Dubai’s private sector has proposed government interventions including state subsidised loans, assistance in covering salaries and lower taxes, to help businesses survive the fallout from coronavirus.
Representatives of the Gulf hub’s family-owned business community called for the government to speed up payments to contractors and suppliers and to cut sales tax from 5 per cent to 2 per cent.
The proposals, seen by the Financial Times, also ask for the reduction of utility costs and customs duties by 50 per cent, lowering residency fees for expatriates and cancelling government fines for the remainder of 2020.
The suggestions were sent to the emirate’s top strategic council on Sunday after the chamber of commerce hosted a “positive” meeting last month between senior private sector representatives and Sheikh Mansour bin Mohammed Al Maktoum, a son of Dubai’s ruler.
“The government, the private sector and society should work hand in hand to overcome challenges and create a flexible economy that enables us to pass this stage and move forward stronger,” said the letter, signed by Majid al-Ghurair, chairman of Dubai Chamber of Commerce and Industry.
The Dubai government did not immediately respond to a request for comment.
Dubai’s open economy, which relies on trade, tourism, transportation and retail, has been hit hard by the global lockdown and last month’s 24-hour curfew imposed by the emirate to suppress the spread of Covid-19. The city’s hosting of the Expo 2020 world fair, like many global events, has been pushed back by a year.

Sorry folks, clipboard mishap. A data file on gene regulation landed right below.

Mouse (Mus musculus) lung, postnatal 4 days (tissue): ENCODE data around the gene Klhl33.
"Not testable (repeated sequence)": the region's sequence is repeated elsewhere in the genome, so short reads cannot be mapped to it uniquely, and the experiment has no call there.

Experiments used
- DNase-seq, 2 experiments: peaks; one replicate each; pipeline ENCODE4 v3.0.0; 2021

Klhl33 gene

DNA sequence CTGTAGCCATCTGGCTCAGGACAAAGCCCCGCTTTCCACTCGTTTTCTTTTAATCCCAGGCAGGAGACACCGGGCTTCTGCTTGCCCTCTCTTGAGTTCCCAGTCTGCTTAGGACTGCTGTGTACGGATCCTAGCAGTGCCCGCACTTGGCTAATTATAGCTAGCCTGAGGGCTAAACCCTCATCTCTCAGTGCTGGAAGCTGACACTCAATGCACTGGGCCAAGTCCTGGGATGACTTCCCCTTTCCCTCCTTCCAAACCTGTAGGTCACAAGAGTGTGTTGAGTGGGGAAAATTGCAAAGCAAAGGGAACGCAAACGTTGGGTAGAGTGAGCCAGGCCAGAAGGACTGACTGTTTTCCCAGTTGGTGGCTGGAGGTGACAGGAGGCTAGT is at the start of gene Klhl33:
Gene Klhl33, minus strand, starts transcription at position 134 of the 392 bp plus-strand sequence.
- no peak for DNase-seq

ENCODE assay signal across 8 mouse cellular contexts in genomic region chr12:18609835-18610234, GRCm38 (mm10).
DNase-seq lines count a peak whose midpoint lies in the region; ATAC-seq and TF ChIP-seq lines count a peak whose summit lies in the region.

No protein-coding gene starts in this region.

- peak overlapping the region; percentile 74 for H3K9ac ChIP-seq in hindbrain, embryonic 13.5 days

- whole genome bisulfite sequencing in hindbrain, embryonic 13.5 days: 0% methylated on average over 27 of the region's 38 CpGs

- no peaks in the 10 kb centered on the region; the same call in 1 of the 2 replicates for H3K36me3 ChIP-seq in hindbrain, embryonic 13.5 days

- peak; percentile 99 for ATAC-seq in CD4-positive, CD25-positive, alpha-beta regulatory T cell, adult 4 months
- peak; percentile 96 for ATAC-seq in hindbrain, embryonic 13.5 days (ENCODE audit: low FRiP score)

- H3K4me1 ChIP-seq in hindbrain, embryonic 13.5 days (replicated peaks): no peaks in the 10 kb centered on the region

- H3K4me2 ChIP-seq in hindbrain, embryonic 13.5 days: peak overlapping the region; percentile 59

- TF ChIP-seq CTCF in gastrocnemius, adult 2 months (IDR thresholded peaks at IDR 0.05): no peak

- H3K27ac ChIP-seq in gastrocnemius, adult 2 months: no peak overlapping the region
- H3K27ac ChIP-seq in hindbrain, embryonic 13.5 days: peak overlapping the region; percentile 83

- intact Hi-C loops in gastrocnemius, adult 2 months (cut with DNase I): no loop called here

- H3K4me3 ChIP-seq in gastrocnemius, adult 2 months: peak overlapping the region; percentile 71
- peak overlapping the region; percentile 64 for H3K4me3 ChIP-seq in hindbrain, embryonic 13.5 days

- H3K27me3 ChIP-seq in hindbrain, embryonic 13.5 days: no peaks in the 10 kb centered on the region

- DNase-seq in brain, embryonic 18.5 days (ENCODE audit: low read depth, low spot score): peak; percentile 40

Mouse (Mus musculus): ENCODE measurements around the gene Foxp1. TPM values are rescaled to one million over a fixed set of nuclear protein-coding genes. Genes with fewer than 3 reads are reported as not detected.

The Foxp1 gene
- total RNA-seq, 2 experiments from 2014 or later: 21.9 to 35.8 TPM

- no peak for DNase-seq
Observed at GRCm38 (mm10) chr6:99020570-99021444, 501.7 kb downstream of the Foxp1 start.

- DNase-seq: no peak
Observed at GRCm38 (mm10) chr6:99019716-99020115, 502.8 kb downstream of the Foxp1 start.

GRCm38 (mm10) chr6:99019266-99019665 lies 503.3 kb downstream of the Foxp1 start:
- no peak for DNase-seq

Dubai lacks the oil riches of the United Arab Emirates’ capital Abu Dhabi, leaving it with fewer available funds for direct stimulus measures. In March, the emirate launched a $408m, three-month stimulus package, including reductions on various commercial fees, and has told businesses it is exploring further action to assist the private sector, people briefed on the discussions said.
If enacted, the new proposals would mark a significant expansion of direct support for affected sectors.
The bulk of the UAE’s response to the economic impact of coronavirus comprises a $70bn central bank financial package to allow commercial lenders to provide debt relief. But many smaller businesses are struggling to secure loan extensions or are wary of loading themselves with liabilities given the uncertain outlook.
The letter from the chamber of commerce also called for the government to ensure that borders were open for exports and to assist companies with the cost of repatriating staff. Hundreds of thousands of expatriate workers, many of whom have been made redundant or placed on unpaid leave, are seeking to return home, but the cost of evacuation flights is expensive.
Dubai’s economy had already been struggling before the pandemic struck, buffeted by the impact of the 2014 oil price collapse. The geopolitical situation in the region, including the war in Yemen, rising tensions with trade partner Iran and the Saudi-led boycott of Qatar, had also dented investor confidence.
Restaurateurs, representing half of the city’s food and beverage sector, late last month separately lobbied the government for “urgent” relief, including deferring rental costs and sales tax repayments, to cushion estimated monthly losses of $270m.
“The key here is landlord greed,” said one owner. “They have become used to disproportionately high returns on real estate — the high percentage of rent compared to turnover will kill the business.”